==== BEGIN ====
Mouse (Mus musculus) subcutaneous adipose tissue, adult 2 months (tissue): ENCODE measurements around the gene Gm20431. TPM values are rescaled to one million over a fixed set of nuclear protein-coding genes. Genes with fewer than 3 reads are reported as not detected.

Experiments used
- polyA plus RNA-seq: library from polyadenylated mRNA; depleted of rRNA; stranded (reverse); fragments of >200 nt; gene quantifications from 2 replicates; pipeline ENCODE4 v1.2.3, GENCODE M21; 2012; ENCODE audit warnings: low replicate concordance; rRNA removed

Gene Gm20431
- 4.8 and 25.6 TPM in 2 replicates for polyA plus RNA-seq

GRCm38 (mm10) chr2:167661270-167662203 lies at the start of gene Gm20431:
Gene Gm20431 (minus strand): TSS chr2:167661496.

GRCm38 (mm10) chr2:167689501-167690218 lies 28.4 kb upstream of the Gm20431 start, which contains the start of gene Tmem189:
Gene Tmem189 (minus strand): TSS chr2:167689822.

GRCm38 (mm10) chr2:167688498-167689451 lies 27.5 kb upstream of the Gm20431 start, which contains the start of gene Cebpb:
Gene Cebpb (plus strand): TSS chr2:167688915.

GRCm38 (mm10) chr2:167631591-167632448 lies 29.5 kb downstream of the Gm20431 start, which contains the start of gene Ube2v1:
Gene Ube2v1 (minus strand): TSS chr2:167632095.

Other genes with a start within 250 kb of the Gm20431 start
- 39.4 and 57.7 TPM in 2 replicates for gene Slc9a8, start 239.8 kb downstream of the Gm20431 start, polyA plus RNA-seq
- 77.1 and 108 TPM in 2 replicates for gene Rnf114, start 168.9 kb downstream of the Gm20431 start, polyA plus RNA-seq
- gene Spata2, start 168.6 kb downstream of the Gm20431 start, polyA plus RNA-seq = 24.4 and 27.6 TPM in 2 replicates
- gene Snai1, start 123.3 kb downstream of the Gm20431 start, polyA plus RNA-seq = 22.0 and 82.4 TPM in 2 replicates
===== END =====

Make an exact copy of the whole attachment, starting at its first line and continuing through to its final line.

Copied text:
Mouse (Mus musculus) subcutaneous adipose tissue, adult 2 months (tissue): ENCODE measurements around the gene Gm20431. TPM values are rescaled to one million over a fixed set of nuclear protein-coding genes. Genes with fewer than 3 reads are reported as not detected.

Experiments used
- polyA plus RNA-seq: library from polyadenylated mRNA; depleted of rRNA; stranded (reverse); fragments of >200 nt; gene quantifications from 2 replicates; pipeline ENCODE4 v1.2.3, GENCODE M21; 2012; ENCODE audit warnings: low replicate concordance; rRNA removed

Gene Gm20431
- 4.8 and 25.6 TPM in 2 replicates for polyA plus RNA-seq

GRCm38 (mm10) chr2:167661270-167662203 lies at the start of gene Gm20431:
Gene Gm20431 (minus strand): TSS chr2:167661496.

GRCm38 (mm10) chr2:167689501-167690218 lies 28.4 kb upstream of the Gm20431 start, which contains the start of gene Tmem189:
Gene Tmem189 (minus strand): TSS chr2:167689822.

GRCm38 (mm10) chr2:167688498-167689451 lies 27.5 kb upstream of the Gm20431 start, which contains the start of gene Cebpb:
Gene Cebpb (plus strand): TSS chr2:167688915.

GRCm38 (mm10) chr2:167631591-167632448 lies 29.5 kb downstream of the Gm20431 start, which contains the start of gene Ube2v1:
Gene Ube2v1 (minus strand): TSS chr2:167632095.

Other genes with a start within 250 kb of the Gm20431 start
- 39.4 and 57.7 TPM in 2 replicates for gene Slc9a8, start 239.8 kb downstream of the Gm20431 start, polyA plus RNA-seq
- 77.1 and 108 TPM in 2 replicates for gene Rnf114, start 168.9 kb downstream of the Gm20431 start, polyA plus RNA-seq
- gene Spata2, start 168.6 kb downstream of the Gm20431 start, polyA plus RNA-seq = 24.4 and 27.6 TPM in 2 replicates
- gene Snai1, start 123.3 kb downstream of the Gm20431 start, polyA plus RNA-seq = 22.0 and 82.4 TPM in 2 replicates